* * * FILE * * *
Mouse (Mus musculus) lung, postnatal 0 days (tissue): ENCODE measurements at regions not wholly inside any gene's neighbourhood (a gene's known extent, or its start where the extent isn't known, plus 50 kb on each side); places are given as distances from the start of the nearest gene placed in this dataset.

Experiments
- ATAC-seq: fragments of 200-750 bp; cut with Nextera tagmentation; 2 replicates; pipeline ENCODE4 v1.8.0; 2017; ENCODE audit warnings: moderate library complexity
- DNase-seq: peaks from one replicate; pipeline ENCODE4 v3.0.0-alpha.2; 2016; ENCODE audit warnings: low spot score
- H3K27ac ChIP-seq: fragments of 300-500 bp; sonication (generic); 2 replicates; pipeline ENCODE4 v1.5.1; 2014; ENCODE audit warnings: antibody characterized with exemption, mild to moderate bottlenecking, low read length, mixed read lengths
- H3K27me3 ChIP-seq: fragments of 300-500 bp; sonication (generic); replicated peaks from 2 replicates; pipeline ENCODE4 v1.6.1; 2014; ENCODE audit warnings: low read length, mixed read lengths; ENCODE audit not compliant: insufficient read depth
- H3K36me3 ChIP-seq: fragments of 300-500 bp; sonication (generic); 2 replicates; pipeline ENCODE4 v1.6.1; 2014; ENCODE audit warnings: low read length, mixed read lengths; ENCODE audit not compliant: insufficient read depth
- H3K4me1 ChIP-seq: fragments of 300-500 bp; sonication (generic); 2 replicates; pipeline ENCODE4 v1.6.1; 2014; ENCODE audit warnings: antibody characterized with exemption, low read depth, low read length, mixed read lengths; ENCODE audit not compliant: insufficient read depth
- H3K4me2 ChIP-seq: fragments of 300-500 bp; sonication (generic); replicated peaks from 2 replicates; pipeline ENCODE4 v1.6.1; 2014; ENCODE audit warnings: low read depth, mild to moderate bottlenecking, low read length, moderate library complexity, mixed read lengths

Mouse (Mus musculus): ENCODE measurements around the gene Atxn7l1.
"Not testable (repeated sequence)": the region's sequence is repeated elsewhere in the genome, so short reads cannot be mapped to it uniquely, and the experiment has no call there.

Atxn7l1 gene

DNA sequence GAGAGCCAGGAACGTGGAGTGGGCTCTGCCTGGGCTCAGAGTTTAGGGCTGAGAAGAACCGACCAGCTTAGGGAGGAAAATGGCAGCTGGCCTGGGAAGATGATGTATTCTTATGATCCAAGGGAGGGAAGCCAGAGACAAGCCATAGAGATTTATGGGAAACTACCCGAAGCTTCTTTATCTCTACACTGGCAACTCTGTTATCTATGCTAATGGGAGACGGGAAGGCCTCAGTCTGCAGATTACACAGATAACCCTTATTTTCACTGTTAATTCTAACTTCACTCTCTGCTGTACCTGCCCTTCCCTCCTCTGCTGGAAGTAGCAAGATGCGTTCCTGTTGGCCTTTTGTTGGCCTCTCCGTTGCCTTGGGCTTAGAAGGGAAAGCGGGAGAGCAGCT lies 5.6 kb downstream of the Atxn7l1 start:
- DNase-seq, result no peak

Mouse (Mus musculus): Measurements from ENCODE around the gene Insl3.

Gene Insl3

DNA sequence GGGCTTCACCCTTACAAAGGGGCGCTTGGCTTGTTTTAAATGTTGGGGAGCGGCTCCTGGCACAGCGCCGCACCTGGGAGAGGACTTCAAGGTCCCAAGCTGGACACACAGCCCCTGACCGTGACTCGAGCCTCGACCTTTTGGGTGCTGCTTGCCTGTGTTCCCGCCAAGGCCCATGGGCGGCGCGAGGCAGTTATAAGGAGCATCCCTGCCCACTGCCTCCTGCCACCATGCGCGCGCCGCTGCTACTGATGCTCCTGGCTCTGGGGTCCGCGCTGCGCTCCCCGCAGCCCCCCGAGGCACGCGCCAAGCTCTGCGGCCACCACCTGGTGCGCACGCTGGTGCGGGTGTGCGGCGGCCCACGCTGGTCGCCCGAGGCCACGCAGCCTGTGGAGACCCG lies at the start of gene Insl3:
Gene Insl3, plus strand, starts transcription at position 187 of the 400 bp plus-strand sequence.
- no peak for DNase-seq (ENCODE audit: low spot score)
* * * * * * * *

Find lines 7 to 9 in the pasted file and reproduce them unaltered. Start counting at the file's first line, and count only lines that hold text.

- H3K36me3 ChIP-seq: fragments of 300-500 bp; sonication (generic); 2 replicates; pipeline ENCODE4 v1.6.1; 2014; ENCODE audit warnings: low read length, mixed read lengths; ENCODE audit not compliant: insufficient read depth
- H3K4me1 ChIP-seq: fragments of 300-500 bp; sonication (generic); 2 replicates; pipeline ENCODE4 v1.6.1; 2014; ENCODE audit warnings: antibody characterized with exemption, low read depth, low read length, mixed read lengths; ENCODE audit not compliant: insufficient read depth
- H3K4me2 ChIP-seq: fragments of 300-500 bp; sonication (generic); replicated peaks from 2 replicates; pipeline ENCODE4 v1.6.1; 2014; ENCODE audit warnings: low read depth, mild to moderate bottlenecking, low read length, moderate library complexity, mixed read lengths